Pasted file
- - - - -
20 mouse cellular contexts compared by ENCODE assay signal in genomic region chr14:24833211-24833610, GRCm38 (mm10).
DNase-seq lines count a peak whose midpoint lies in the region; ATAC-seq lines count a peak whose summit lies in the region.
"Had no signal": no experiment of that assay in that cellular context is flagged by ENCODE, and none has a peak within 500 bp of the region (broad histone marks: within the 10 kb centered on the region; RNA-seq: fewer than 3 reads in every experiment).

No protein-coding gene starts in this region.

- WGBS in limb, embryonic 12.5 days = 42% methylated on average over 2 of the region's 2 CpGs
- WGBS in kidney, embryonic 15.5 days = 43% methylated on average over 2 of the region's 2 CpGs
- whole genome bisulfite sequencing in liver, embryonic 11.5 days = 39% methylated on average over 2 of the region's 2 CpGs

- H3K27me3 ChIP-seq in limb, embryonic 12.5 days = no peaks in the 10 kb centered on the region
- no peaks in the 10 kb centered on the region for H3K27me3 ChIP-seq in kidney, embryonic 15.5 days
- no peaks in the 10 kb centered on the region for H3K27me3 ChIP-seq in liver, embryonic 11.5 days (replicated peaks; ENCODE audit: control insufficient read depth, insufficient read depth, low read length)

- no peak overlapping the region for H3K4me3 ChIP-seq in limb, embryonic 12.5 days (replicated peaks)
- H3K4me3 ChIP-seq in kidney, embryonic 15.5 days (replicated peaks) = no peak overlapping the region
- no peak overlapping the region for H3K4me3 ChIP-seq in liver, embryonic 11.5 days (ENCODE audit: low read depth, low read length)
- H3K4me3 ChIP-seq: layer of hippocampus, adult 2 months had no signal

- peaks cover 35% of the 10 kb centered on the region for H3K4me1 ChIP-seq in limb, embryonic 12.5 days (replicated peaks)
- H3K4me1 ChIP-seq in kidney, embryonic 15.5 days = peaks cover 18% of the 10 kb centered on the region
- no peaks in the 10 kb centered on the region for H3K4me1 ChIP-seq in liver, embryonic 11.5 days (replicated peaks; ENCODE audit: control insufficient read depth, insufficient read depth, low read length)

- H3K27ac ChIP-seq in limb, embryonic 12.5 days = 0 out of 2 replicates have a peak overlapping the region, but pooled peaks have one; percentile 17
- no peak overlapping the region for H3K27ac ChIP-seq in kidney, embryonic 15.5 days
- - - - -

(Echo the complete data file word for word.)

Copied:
20 mouse cellular contexts compared by ENCODE assay signal in genomic region chr14:24833211-24833610, GRCm38 (mm10).
DNase-seq lines count a peak whose midpoint lies in the region; ATAC-seq lines count a peak whose summit lies in the region.
"Had no signal": no experiment of that assay in that cellular context is flagged by ENCODE, and none has a peak within 500 bp of the region (broad histone marks: within the 10 kb centered on the region; RNA-seq: fewer than 3 reads in every experiment).

No protein-coding gene starts in this region.

- WGBS in limb, embryonic 12.5 days = 42% methylated on average over 2 of the region's 2 CpGs
- WGBS in kidney, embryonic 15.5 days = 43% methylated on average over 2 of the region's 2 CpGs
- whole genome bisulfite sequencing in liver, embryonic 11.5 days = 39% methylated on average over 2 of the region's 2 CpGs

- H3K27me3 ChIP-seq in limb, embryonic 12.5 days = no peaks in the 10 kb centered on the region
- no peaks in the 10 kb centered on the region for H3K27me3 ChIP-seq in kidney, embryonic 15.5 days
- no peaks in the 10 kb centered on the region for H3K27me3 ChIP-seq in liver, embryonic 11.5 days (replicated peaks; ENCODE audit: control insufficient read depth, insufficient read depth, low read length)

- no peak overlapping the region for H3K4me3 ChIP-seq in limb, embryonic 12.5 days (replicated peaks)
- H3K4me3 ChIP-seq in kidney, embryonic 15.5 days (replicated peaks) = no peak overlapping the region
- no peak overlapping the region for H3K4me3 ChIP-seq in liver, embryonic 11.5 days (ENCODE audit: low read depth, low read length)
- H3K4me3 ChIP-seq: layer of hippocampus, adult 2 months had no signal

- peaks cover 35% of the 10 kb centered on the region for H3K4me1 ChIP-seq in limb, embryonic 12.5 days (replicated peaks)
- H3K4me1 ChIP-seq in kidney, embryonic 15.5 days = peaks cover 18% of the 10 kb centered on the region
- no peaks in the 10 kb centered on the region for H3K4me1 ChIP-seq in liver, embryonic 11.5 days (replicated peaks; ENCODE audit: control insufficient read depth, insufficient read depth, low read length)

- H3K27ac ChIP-seq in limb, embryonic 12.5 days = 0 out of 2 replicates have a peak overlapping the region, but pooled peaks have one; percentile 17
- no peak overlapping the region for H3K27ac ChIP-seq in kidney, embryonic 15.5 days